The Flash Movie Review: Barry Allen’s Cinematic Adventure Is Officially Here
After years of development hell, Andy Muschietti’s The Flash is finally here and, for the most part, doesn’t disappoint. It’s a bonkers superhero tale packed with emotion and heart, stakes of great magnitude, and some of the best, most creative action seen in a comic book flick.
First things first, this is a Barry Allen story through and through. We pick up a few years after the events of Justice League (it’s up to you which one) as we, the audience, reunite with Ezra Miller’s Scarlet Speedster, an underachieving, double-life-juggling young man with a habit of being late.
The film starts strong, with an opening that throws you straight into the madness that is Barry’s life. It serves as a great reintroduction, getting us up to speed (pun intended), and plants the seeds for what’s to come later on. Barry rescuing the babies was a creative and hilarious demonstration of his powers that had me rolling in my seat. Paired with the Batcycle chase, it was an awesome sequence and kick-starter, showcasing the every day for our heroes. Of course, Gal Gadot’s Wonder Woman also made a cameo appearance, helping Bruce and Barry finish the job, and just in the nick of time too! It was a short and bittersweet final appearance for both characters, and our last scene with Affleck’s Bruce Wayne was as much meaningful to him as it was impactful for our protagonist.
Despite Bruce’s wise words, Barry goes against them, tempted by the possibility of saving his mother, Nora, and having the life he was ‘meant’ to have. As expected, Barry’s seemingly harmless act had major repercussions. The future he returned to was, unsurprisingly, not the one he left behind.
The dynamic between the two Barrys in The Flash was wildly entertaining and one of the best things about the movie. Comic relief aside, having our older, more seasoned Barry interact with his younger, goofier self was a compelling story element, and we got to see his origin through an unusually different lens. This was a refreshing choice as so many comic book films follow the trend of being an origin story – some feeling repetitive -, but we didn’t need that here, and Muschietti clearly recognized that.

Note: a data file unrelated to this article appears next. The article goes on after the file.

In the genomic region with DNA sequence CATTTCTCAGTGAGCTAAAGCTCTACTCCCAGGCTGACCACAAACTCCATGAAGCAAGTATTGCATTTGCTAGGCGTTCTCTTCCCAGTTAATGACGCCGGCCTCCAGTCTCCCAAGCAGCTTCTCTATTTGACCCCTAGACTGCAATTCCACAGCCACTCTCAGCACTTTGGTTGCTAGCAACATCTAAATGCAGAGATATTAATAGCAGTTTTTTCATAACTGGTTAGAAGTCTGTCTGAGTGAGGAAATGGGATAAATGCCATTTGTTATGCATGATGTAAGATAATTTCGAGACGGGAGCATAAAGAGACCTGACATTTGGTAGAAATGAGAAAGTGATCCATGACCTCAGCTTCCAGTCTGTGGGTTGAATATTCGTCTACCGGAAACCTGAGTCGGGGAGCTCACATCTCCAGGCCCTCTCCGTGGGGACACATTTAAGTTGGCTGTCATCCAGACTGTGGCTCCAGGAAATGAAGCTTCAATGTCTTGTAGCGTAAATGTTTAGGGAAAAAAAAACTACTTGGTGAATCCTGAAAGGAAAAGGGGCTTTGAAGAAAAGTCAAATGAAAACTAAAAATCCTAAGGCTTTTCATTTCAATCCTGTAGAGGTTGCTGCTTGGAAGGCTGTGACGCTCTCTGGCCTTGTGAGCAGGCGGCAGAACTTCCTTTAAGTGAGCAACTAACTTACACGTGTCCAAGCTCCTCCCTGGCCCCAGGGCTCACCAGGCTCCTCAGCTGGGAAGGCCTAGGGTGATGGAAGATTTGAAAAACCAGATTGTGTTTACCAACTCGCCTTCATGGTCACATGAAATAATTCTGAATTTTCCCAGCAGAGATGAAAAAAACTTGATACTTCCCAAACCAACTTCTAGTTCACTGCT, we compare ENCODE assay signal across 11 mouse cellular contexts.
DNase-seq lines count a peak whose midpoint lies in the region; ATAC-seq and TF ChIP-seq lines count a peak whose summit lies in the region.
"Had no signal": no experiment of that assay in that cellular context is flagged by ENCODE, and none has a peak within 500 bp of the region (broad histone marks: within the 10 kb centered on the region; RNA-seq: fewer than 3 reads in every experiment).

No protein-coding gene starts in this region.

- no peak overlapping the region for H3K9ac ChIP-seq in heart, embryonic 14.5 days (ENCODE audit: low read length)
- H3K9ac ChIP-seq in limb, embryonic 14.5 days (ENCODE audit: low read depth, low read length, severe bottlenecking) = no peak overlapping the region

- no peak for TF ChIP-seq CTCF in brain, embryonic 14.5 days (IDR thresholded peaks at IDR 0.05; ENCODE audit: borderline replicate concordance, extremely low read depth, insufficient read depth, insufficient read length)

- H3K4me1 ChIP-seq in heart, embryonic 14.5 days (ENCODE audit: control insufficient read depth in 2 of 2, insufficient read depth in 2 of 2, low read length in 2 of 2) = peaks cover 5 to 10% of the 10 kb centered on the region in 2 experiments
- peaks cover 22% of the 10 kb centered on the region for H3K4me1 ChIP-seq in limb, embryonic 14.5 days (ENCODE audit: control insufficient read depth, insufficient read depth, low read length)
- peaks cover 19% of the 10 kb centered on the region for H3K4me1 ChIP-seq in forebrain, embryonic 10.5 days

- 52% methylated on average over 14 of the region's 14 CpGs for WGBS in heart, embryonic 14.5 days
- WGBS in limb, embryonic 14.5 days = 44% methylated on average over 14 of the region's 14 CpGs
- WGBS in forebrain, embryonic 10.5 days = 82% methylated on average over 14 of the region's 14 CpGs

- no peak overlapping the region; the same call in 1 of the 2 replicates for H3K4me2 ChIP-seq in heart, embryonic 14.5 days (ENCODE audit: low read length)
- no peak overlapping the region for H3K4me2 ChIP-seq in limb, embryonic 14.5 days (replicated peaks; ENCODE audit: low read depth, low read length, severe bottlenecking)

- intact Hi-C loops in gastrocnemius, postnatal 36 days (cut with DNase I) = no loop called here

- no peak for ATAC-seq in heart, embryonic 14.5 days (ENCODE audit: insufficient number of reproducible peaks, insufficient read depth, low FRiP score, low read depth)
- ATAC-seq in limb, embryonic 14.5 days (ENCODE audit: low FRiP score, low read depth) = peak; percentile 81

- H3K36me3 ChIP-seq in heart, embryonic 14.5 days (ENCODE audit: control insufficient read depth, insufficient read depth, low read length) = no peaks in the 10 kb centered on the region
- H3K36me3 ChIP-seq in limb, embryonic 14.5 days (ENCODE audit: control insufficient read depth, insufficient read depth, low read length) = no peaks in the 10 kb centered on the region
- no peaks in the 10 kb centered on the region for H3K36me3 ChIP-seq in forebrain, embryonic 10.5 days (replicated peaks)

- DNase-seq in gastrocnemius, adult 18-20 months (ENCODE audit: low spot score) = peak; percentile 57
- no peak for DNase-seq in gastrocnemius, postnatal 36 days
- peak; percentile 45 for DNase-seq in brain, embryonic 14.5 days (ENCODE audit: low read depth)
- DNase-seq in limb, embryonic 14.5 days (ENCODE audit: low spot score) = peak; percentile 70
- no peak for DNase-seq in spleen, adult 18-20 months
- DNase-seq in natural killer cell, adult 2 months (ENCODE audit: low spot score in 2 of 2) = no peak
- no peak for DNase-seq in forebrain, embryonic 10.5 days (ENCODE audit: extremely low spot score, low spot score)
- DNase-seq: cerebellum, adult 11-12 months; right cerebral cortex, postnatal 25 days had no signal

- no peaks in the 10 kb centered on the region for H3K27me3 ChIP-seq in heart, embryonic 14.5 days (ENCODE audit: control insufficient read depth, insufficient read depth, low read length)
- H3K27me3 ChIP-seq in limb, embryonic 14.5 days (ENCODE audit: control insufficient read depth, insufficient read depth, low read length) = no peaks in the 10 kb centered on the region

All controversy aside, Miller delivers what will certainly go down as one of the greatest superhero performances ever. They play not one but three different versions of the Barry Allen character. The Barry we know, his younger self, and his dark and twisted future variant. Between meeting himself and realizing his act of selfishness caused the absence of Superman and, certainly, the end of the world, Barry (accompanied by his younger self) sought the help of Batman. Just not his Batman…
Enter: Michael Keaton. Most expected a languid performance, but no – he was marvelous. With moments of mentorship, epic fight scenes, and getting to see the infamous Batwing fly again, the return of 89’ Batman was a surreal experience, and I loved every second. Soon after his introduction, Supergirl, played by the scene-stealing Sasha Calle, was brought into the fold. Calle plays a stoic, vengeful Kara Zor-El who initially struggles to put her trust in the others. After regaining her strength, she returned to help Barry get his speed back so that they may stand a chance to stop General Zod together. Both of these characters were an absolute delight to watch, and I will admit a small part of me wishes we could have spent more time with them, given the film dedicates the entire middle section of the film to introducing them. Granted, this is not their story, and it would’ve been easy for, say, Keaton’s Batman to overshadow if not to be written and used the way he was.